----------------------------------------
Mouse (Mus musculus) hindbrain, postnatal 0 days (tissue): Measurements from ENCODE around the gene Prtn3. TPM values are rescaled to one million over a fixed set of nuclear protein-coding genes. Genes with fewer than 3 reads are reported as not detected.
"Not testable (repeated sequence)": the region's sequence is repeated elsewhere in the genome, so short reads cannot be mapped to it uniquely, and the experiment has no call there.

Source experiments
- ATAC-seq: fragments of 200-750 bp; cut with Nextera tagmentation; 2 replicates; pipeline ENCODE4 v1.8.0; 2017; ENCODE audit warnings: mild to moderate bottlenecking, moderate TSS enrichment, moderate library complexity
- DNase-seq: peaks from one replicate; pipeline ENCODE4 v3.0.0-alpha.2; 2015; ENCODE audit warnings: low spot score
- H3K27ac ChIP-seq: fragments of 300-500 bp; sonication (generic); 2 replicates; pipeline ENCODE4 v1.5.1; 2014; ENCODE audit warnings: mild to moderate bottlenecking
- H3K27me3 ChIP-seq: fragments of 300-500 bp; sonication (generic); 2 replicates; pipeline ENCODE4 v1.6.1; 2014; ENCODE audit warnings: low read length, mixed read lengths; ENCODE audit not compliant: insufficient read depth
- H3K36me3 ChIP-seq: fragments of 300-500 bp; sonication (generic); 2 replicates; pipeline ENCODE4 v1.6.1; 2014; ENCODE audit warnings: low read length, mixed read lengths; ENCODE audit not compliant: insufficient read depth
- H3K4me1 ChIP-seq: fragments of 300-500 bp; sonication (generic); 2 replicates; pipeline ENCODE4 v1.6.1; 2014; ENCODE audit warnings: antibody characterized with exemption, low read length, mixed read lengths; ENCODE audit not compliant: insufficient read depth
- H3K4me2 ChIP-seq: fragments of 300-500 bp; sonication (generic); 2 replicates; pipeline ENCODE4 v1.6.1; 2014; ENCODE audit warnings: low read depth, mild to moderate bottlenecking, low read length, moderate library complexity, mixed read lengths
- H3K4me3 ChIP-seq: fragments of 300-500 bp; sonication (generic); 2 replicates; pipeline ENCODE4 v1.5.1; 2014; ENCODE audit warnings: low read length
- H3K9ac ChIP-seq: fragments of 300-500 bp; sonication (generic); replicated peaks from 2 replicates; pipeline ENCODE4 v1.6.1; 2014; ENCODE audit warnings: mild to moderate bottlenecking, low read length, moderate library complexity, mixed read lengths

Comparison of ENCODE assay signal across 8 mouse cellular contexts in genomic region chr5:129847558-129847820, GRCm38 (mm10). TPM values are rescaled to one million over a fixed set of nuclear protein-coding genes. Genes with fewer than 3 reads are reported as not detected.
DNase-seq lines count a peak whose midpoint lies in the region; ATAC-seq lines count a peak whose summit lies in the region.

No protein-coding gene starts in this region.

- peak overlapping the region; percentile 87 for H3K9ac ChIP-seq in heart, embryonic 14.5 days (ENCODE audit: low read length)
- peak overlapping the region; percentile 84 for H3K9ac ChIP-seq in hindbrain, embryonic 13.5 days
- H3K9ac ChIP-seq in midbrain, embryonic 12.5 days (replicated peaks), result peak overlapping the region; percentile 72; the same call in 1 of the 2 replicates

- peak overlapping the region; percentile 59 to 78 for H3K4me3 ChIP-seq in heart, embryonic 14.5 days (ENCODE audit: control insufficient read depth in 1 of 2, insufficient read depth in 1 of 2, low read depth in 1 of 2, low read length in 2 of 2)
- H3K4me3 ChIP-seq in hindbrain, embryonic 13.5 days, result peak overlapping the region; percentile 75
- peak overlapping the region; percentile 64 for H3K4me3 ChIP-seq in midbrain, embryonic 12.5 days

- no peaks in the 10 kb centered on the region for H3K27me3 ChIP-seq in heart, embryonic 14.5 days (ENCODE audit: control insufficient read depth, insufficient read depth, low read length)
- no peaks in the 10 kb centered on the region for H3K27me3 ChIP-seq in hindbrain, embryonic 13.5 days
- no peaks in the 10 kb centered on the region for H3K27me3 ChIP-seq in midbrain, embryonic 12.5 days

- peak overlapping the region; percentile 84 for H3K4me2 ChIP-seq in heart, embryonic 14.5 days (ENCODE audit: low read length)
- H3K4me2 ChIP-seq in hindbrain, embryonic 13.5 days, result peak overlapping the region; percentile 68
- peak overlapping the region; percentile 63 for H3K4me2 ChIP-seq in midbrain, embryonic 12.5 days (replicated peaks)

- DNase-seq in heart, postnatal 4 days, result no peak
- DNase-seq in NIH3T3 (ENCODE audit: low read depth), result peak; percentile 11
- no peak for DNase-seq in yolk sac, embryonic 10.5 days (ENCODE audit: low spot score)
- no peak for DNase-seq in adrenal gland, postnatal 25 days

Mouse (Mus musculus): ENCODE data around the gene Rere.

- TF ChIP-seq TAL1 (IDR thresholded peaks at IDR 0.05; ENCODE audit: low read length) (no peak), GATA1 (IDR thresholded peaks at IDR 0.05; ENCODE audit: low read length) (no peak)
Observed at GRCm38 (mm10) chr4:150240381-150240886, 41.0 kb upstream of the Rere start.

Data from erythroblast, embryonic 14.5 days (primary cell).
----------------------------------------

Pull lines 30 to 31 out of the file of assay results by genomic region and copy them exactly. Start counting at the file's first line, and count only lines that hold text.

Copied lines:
- no peak for DNase-seq in yolk sac, embryonic 10.5 days (ENCODE audit: low spot score)
- no peak for DNase-seq in adrenal gland, postnatal 25 days